The designation of 0/8 as reserved address space is tracked by IANA in the IPv4 Special-Purpose Address Registry [IANA4], as provided for by RFC 6890 [RFC6890]. No known software makes use of this address space in the headers of IPv4 packets transmitted over the wire. While some software already treats it as a potentially valid address, the most common behavior by host and router software when encountering any address within 0/8 is to reject it as a Martian address. These and all other known uses are discussed in the sections "Other Existing Uses of 0/8" and "Compatibility and Interoperability", below.

Since this address space has no existing widespread practical use or interpretation, it can be used for other purposes and help alleviate the shortage of IPv4 addresses. This memo therefore unreserves it, redesignating it as unassigned unicast addresses, available for potential global unicast or other allocation.

4. Change in Status of 0/8

The purpose of this document is to make addresses in the range 0/8 available for active unicast use on the public Internet. This includes supporting them for numbering and addressing networks and hosts, like any other unicast address.

As an exception, the address retains its existing special meanings, as described in the subsection "No Change to Interpretations of".

Host and router software SHOULD treat addresses in the 0/8 range, except the host address, in the same way that they would treat other unicast IPv4 addresses. Software SHOULD be capable of accepting datagrams from, and generating datagrams to, addresses within this range.

Clients for autoconfiguration mechanisms such as DHCP [RFC2131] SHOULD accept a lease or assignment of an address within 0/8, except the host address, whenever the underlying operating system is capable of accepting it.

4.1. No Change to Interpretations of

The unqualified address or the individual host address has many special meanings which are described in a section "Other Existing Uses of 0/8", below. This document does not make this all-zero address an individually valid unicast address, and it should still not be taken to identify an individual device. As described in prior Internet standards, the address MUST NOT be assigned to an individual interface. This address is valid to appear in both source and destination addresses, with special meanings, in protocols already defined or to be defined in the future.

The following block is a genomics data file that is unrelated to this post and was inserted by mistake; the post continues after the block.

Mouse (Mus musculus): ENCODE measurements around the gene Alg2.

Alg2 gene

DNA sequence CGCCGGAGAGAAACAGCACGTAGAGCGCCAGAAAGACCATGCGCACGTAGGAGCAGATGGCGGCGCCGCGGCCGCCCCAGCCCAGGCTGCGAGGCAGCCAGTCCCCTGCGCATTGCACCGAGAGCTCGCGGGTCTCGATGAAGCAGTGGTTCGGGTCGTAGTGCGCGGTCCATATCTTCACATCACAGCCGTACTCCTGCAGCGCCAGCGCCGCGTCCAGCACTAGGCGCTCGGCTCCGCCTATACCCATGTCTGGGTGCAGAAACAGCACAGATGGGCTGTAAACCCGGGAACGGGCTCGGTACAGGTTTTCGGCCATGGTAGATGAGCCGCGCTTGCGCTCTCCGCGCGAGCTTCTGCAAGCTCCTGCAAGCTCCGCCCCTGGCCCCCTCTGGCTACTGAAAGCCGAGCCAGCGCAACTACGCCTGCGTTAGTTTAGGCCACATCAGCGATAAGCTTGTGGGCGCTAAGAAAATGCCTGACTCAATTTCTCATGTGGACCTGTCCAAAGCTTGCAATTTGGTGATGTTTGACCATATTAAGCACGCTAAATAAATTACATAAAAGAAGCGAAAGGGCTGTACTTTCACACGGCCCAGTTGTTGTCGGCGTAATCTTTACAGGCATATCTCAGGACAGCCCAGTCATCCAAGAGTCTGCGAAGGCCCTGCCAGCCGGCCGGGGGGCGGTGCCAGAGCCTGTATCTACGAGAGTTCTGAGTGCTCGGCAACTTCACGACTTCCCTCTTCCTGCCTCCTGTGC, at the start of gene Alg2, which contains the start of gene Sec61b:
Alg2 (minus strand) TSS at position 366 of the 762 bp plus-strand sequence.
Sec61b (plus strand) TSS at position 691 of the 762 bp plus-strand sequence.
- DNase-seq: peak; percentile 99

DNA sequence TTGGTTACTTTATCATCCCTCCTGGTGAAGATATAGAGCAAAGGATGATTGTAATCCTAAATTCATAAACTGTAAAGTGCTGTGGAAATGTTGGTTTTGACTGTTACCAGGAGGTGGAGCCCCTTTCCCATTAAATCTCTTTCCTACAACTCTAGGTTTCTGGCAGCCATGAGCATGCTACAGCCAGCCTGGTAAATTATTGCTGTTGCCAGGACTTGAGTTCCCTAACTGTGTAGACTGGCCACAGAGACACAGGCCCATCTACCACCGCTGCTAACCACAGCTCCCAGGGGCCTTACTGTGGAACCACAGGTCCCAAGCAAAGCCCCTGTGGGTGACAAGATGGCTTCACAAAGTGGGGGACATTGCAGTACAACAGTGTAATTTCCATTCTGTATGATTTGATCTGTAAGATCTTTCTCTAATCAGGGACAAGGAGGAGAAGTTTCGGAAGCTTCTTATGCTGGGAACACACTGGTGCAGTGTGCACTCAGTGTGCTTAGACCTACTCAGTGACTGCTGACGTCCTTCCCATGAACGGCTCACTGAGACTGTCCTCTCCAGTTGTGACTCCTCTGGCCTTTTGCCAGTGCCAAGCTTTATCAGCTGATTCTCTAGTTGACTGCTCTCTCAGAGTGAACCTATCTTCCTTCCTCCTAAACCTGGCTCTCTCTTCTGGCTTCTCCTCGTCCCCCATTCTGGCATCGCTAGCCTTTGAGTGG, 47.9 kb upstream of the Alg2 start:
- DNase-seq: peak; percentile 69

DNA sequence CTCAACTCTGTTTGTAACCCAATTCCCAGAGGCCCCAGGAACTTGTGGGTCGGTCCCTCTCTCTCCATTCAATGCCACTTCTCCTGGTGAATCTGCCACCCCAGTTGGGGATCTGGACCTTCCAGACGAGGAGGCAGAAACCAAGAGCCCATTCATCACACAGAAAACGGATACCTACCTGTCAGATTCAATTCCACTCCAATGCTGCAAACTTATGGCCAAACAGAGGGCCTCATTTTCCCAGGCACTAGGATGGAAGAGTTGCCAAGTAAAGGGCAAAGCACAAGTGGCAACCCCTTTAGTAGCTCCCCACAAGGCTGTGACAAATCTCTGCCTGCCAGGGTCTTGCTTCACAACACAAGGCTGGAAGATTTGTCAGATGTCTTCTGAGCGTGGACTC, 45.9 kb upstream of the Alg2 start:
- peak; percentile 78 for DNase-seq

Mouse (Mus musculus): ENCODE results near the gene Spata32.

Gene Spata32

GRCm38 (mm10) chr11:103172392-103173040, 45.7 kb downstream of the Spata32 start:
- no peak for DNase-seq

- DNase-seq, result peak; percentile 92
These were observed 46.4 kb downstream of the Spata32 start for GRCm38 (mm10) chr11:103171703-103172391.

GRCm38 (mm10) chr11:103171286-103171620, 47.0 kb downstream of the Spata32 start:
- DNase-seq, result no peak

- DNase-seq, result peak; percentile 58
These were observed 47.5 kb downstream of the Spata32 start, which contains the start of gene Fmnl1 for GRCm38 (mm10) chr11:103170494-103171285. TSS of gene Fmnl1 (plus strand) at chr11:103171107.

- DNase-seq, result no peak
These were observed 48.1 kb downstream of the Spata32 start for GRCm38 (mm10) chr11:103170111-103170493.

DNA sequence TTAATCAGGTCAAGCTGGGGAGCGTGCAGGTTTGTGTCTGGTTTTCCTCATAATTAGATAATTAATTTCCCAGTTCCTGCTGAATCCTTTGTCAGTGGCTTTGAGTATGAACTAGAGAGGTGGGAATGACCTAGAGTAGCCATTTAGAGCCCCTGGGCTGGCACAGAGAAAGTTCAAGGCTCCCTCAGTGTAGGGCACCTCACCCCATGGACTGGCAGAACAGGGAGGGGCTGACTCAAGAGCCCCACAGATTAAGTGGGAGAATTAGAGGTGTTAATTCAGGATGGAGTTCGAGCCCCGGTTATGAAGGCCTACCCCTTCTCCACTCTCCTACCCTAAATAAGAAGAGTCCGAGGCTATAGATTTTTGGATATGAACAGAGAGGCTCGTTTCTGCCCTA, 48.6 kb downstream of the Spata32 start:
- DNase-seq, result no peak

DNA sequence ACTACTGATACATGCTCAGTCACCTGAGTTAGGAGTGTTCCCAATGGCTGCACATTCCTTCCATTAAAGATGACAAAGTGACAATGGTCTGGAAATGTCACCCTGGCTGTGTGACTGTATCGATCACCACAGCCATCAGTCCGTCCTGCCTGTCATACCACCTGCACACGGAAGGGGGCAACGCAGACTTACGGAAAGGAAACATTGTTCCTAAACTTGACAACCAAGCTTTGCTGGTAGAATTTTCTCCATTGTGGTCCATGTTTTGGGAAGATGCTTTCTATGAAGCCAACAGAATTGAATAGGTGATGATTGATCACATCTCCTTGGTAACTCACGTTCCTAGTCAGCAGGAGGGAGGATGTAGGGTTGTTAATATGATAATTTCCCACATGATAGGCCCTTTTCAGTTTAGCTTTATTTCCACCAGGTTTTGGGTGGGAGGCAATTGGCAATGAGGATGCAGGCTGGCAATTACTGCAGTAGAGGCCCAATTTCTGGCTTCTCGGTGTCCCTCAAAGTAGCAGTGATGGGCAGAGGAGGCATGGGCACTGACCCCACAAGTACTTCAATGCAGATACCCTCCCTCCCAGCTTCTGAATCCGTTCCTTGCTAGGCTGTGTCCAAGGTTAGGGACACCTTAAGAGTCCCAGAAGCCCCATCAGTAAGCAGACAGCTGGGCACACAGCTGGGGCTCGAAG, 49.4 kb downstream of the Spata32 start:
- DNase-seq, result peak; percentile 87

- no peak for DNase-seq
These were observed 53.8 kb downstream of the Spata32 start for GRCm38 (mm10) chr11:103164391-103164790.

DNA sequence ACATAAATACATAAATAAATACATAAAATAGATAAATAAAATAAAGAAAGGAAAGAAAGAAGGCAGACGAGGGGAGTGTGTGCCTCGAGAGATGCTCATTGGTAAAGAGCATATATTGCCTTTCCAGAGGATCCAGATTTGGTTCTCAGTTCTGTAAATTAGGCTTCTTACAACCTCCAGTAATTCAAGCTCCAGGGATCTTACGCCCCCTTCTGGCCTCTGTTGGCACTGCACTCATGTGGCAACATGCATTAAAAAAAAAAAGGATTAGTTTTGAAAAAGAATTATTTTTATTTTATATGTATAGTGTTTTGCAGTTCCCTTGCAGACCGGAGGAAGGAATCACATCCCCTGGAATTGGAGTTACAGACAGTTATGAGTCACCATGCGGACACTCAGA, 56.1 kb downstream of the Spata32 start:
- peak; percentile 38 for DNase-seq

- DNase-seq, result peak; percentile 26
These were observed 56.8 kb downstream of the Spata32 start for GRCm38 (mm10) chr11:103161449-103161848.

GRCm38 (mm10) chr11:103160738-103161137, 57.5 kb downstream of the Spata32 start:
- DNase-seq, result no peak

The network identifier also continues to be used to refer to an IPv4 default route (a route which matches any Internet host). This is not inconsistent with the use of explicit routes to individual networks within Existing CIDR-based routing logic is readily capable of distinguishing an object like (a route referring to a specific /8 whose leftmost octet is always 0) from one like (a route including to any IPv4 host); in current routing practice, the default route already always overlaps every more-specific route, regardless of how many zero bits appear at the beginning of a more-specific route's destination.

For avoidance of doubt, we note that all routing implementations MUST permit routes to overlap, and MUST distinguish the default route from a more-specific CIDR route such as or, as well as from a leading-zero-octet route such as These distinctions are already implied by [RFC4632], section 3.1 (since neither "n" nor "x" is ever stated to be nonzero), and sections 5.1 and 5.2 (describing and requiring generality in the treatment of arbitrary routes, including the default route).

5. Other Existing Uses of 0/8

There are a handful of other uses of 0/8 with special meanings in existing Internet protocols and standards.

A large number of protocols and environments use the special address to mean "unspecified", "unknown", "unset", "not applicable", "any address", "no address", or, as, the default route containing every IPv4 network. (Two examples, among dozens, are [RFC2131]'s use of in DHCP packets to mean "my IP source address is unknown" and [RFC4541]'s use of to mean "proxied IGMP membership report from a non-Querier".)

All these uses of the address are unchanged by this memo. Due to its variety of special meanings, the address MUST NOT be allocated exclusively to a specific organization or network. Existing standards significantly constrain, but do not preclude, circumstances in which it may appear on the wire.